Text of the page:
It takes persistence and lots of practice, but you can master a new language. Try these tips to get started.
You will need
- Group language class
- Cultural immersion
- Mimicry skills
- Memorized question
- Translation dictionary
- Foreign-language movies
- and magazines
Step 1 Take a group class Take a group language class rather than hiring a private tutor. You’ll learn from others’ mistakes and have friends to practice with. Read, write, translate, and speak the language daily.
Step 2 Immerse yourself Immerse yourself in the culture. Travel to the country that speaks the language you wish to learn and start soaking up the sounds — the best way to become fluent. Consider working or volunteering abroad and living with a host family.
If you can’t travel abroad, find a section of a city that speaks your target language, hang out there, and engage in conversation with native speakers.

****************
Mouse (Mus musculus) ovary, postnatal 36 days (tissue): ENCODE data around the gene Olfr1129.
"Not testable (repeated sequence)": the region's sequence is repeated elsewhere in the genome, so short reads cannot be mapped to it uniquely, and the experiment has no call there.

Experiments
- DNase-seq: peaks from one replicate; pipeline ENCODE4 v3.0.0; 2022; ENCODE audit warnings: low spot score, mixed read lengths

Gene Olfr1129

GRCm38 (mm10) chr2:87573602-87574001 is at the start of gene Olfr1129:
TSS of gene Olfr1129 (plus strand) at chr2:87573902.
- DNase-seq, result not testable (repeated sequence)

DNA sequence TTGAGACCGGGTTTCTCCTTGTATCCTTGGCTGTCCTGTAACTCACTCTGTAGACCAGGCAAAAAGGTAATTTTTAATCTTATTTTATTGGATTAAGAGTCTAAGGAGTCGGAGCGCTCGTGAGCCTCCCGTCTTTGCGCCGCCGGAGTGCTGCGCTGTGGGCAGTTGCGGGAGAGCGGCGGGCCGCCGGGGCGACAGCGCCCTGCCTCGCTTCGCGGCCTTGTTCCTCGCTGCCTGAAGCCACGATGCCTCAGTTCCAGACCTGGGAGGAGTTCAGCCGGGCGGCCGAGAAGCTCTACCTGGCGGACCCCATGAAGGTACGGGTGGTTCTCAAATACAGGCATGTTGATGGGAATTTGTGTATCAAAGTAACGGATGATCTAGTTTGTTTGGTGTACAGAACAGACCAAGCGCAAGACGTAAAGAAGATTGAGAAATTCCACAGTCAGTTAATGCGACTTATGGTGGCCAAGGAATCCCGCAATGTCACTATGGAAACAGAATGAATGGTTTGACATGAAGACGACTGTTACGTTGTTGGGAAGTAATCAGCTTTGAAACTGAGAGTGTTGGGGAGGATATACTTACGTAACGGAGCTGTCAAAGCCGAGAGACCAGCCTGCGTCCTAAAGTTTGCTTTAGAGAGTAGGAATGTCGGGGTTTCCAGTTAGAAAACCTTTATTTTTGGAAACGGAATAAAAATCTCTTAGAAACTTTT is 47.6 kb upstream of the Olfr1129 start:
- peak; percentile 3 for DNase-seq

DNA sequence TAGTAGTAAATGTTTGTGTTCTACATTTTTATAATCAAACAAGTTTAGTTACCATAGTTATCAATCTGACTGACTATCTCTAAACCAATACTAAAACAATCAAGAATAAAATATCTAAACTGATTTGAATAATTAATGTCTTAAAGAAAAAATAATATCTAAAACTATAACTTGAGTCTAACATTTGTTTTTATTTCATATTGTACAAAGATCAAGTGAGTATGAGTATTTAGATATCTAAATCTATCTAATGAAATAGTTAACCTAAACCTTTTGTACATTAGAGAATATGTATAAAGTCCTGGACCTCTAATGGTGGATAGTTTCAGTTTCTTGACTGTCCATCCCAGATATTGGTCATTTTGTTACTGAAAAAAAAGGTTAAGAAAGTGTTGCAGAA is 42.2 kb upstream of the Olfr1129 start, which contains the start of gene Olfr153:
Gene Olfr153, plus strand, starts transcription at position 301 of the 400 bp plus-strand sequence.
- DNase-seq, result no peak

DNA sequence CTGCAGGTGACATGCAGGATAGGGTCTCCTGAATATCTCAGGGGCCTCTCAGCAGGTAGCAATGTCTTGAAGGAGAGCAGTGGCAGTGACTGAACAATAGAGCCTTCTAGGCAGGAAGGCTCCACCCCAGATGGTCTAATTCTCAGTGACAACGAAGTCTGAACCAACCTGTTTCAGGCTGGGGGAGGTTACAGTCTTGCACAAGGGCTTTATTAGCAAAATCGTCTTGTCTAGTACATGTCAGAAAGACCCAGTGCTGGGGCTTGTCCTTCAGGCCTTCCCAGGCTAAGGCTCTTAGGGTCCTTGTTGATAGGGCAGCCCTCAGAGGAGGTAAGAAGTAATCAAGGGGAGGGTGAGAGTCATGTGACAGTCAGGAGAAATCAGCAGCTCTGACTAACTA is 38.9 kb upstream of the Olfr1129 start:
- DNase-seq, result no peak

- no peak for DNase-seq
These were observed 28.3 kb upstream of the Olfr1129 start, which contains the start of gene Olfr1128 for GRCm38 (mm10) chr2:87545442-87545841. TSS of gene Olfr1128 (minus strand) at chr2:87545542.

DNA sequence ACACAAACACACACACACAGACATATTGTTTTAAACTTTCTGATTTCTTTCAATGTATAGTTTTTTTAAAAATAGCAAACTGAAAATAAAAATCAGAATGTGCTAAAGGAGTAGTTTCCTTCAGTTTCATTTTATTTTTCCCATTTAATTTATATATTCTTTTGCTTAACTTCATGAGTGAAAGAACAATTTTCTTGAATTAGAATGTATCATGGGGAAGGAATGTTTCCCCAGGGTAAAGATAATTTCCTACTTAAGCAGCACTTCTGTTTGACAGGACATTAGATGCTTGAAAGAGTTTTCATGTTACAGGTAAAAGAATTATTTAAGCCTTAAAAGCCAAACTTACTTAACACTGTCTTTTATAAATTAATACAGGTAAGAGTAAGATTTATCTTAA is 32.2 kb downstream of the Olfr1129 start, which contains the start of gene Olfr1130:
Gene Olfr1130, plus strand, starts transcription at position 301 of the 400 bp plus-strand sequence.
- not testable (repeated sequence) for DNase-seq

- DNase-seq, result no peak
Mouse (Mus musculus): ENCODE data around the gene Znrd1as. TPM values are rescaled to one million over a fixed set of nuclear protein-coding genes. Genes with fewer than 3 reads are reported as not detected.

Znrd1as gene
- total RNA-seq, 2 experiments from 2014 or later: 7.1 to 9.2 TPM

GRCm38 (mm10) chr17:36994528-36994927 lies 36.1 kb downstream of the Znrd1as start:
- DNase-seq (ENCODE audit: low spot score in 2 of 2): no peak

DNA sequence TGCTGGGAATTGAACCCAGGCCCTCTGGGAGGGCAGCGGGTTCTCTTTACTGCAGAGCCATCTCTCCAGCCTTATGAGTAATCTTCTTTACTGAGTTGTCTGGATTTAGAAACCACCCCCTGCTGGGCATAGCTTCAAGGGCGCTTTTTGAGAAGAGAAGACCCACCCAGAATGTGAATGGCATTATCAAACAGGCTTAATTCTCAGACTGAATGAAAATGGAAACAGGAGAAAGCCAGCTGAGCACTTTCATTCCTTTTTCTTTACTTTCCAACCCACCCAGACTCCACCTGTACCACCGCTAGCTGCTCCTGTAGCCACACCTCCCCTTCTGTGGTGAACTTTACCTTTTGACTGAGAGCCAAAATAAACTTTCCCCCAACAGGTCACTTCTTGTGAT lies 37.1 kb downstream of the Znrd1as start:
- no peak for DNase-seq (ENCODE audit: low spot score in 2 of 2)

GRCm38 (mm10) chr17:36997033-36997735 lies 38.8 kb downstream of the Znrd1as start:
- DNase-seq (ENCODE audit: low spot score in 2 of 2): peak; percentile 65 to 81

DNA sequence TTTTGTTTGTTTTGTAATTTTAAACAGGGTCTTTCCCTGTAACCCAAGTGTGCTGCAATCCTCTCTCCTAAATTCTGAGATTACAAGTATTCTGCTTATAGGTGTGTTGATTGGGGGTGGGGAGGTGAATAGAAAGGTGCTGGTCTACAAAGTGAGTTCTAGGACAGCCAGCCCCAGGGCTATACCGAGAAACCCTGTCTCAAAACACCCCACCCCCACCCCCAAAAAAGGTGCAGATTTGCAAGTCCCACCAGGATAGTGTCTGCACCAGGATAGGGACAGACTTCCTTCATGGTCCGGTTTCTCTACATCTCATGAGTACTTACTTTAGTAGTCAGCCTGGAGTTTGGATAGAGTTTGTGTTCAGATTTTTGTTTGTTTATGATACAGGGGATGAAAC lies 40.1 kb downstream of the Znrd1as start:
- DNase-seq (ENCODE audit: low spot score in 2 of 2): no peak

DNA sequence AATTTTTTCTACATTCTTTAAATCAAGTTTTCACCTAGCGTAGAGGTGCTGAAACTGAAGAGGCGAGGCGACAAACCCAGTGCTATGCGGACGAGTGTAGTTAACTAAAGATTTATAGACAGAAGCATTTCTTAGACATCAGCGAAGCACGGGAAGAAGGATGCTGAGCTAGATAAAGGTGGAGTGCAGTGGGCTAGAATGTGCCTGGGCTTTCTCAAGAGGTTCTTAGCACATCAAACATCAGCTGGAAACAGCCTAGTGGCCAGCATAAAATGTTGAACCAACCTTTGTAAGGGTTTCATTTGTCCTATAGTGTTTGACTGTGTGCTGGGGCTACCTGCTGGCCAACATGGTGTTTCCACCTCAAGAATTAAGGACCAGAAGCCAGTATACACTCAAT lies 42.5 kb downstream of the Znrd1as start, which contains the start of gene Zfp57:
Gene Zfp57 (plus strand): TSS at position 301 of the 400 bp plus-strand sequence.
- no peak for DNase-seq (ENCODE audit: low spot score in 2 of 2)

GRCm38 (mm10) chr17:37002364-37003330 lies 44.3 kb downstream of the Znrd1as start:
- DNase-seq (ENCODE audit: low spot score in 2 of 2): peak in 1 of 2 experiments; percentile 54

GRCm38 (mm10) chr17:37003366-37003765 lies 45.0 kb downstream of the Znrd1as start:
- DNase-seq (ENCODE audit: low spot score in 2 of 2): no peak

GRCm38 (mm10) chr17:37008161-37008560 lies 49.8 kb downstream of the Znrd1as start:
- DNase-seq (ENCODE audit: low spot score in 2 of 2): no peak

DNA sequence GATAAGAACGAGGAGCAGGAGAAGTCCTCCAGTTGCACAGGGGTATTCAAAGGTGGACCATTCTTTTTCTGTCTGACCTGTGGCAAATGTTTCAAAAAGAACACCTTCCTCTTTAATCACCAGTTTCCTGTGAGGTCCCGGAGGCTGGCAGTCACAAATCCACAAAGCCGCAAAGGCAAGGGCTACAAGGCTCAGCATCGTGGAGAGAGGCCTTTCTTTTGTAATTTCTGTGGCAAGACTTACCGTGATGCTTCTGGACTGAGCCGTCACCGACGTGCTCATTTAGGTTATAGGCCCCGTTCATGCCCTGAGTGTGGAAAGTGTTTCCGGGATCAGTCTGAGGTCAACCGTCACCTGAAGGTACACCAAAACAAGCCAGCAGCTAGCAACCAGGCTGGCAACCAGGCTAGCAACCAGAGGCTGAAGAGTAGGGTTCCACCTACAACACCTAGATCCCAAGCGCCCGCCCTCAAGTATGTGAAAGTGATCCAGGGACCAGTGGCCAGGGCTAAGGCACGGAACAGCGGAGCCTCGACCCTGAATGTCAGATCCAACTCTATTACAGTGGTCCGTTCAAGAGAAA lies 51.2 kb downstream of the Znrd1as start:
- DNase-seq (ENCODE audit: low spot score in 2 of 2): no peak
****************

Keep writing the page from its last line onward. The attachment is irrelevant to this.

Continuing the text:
Step 3 Imitate Imitate the expressions and sounds of the locals. Watch how they move their mouths and try to copy them exactly whether you know what they’re saying or not. Eventually, these phrases will come out naturally when you need them.
Resisting the urge to translate everything or memorizing specific phrases is key for obtaining fluency fast.
Step 4 Ask questions and write down phrases Memorize the phrases “What is this called?” and “How do you say that?” Ask the locals on a daily basis to find out about things you’re interested in but don’t know how to say. Write down phrases you didn’t fully understand and look them up in a dictionary later.
Step 5 Watch movies and TV Watch foreign-language movies and television without subtitles, listen to music, and read foreign newspapers or magazines to help the language effortlessly seep into you mind.
Step 6 Learn from mistakes Learn from your mistakes. Make a note of them and take the time to work on them to improve.
Step 7 Keep in touch Keep in touch with people you meet abroad. E-mailing or writing on their Facebook wall is a great way to keep up your new language skills.
A study by the British Foreign Office found that the most difficult language to learn is Basque, spoken in parts of Spain and France, followed closely by Hungarian.